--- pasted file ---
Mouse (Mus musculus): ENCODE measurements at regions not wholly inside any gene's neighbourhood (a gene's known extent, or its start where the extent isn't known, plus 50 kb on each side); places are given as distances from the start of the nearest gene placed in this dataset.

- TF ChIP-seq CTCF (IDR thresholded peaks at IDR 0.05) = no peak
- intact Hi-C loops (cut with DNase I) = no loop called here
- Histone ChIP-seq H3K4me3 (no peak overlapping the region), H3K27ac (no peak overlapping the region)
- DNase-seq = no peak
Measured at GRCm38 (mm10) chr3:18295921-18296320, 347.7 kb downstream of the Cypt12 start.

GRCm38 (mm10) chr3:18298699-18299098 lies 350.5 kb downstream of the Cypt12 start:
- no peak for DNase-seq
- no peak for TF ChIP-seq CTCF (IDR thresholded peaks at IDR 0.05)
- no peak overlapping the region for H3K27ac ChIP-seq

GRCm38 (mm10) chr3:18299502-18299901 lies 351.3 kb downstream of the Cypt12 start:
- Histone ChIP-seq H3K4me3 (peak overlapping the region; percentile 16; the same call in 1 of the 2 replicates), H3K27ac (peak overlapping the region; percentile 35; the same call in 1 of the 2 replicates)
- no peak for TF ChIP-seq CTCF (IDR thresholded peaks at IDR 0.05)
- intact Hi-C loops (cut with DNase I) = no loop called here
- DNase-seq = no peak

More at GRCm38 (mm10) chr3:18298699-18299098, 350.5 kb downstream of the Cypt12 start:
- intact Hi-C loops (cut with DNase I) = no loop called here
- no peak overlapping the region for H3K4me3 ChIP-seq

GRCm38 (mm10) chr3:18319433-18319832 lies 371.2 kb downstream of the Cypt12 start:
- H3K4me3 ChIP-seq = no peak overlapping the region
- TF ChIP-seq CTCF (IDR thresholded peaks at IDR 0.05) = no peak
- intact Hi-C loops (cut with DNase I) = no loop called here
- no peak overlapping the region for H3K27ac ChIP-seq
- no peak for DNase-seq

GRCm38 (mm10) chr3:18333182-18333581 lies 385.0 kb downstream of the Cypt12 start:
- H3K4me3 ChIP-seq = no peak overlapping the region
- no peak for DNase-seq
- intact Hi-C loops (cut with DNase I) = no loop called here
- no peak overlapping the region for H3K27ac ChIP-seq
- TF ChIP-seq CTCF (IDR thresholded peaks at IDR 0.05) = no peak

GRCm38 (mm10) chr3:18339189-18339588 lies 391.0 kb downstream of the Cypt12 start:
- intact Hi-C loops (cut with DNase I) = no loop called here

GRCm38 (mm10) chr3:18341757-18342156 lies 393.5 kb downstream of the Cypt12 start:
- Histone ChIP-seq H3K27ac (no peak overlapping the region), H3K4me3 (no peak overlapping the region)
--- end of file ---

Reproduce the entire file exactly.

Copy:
Mouse (Mus musculus): ENCODE measurements at regions not wholly inside any gene's neighbourhood (a gene's known extent, or its start where the extent isn't known, plus 50 kb on each side); places are given as distances from the start of the nearest gene placed in this dataset.

- TF ChIP-seq CTCF (IDR thresholded peaks at IDR 0.05) = no peak
- intact Hi-C loops (cut with DNase I) = no loop called here
- Histone ChIP-seq H3K4me3 (no peak overlapping the region), H3K27ac (no peak overlapping the region)
- DNase-seq = no peak
Measured at GRCm38 (mm10) chr3:18295921-18296320, 347.7 kb downstream of the Cypt12 start.

GRCm38 (mm10) chr3:18298699-18299098 lies 350.5 kb downstream of the Cypt12 start:
- no peak for DNase-seq
- no peak for TF ChIP-seq CTCF (IDR thresholded peaks at IDR 0.05)
- no peak overlapping the region for H3K27ac ChIP-seq

GRCm38 (mm10) chr3:18299502-18299901 lies 351.3 kb downstream of the Cypt12 start:
- Histone ChIP-seq H3K4me3 (peak overlapping the region; percentile 16; the same call in 1 of the 2 replicates), H3K27ac (peak overlapping the region; percentile 35; the same call in 1 of the 2 replicates)
- no peak for TF ChIP-seq CTCF (IDR thresholded peaks at IDR 0.05)
- intact Hi-C loops (cut with DNase I) = no loop called here
- DNase-seq = no peak

More at GRCm38 (mm10) chr3:18298699-18299098, 350.5 kb downstream of the Cypt12 start:
- intact Hi-C loops (cut with DNase I) = no loop called here
- no peak overlapping the region for H3K4me3 ChIP-seq

GRCm38 (mm10) chr3:18319433-18319832 lies 371.2 kb downstream of the Cypt12 start:
- H3K4me3 ChIP-seq = no peak overlapping the region
- TF ChIP-seq CTCF (IDR thresholded peaks at IDR 0.05) = no peak
- intact Hi-C loops (cut with DNase I) = no loop called here
- no peak overlapping the region for H3K27ac ChIP-seq
- no peak for DNase-seq

GRCm38 (mm10) chr3:18333182-18333581 lies 385.0 kb downstream of the Cypt12 start:
- H3K4me3 ChIP-seq = no peak overlapping the region
- no peak for DNase-seq
- intact Hi-C loops (cut with DNase I) = no loop called here
- no peak overlapping the region for H3K27ac ChIP-seq
- TF ChIP-seq CTCF (IDR thresholded peaks at IDR 0.05) = no peak

GRCm38 (mm10) chr3:18339189-18339588 lies 391.0 kb downstream of the Cypt12 start:
- intact Hi-C loops (cut with DNase I) = no loop called here

GRCm38 (mm10) chr3:18341757-18342156 lies 393.5 kb downstream of the Cypt12 start:
- Histone ChIP-seq H3K27ac (no peak overlapping the region), H3K4me3 (no peak overlapping the region)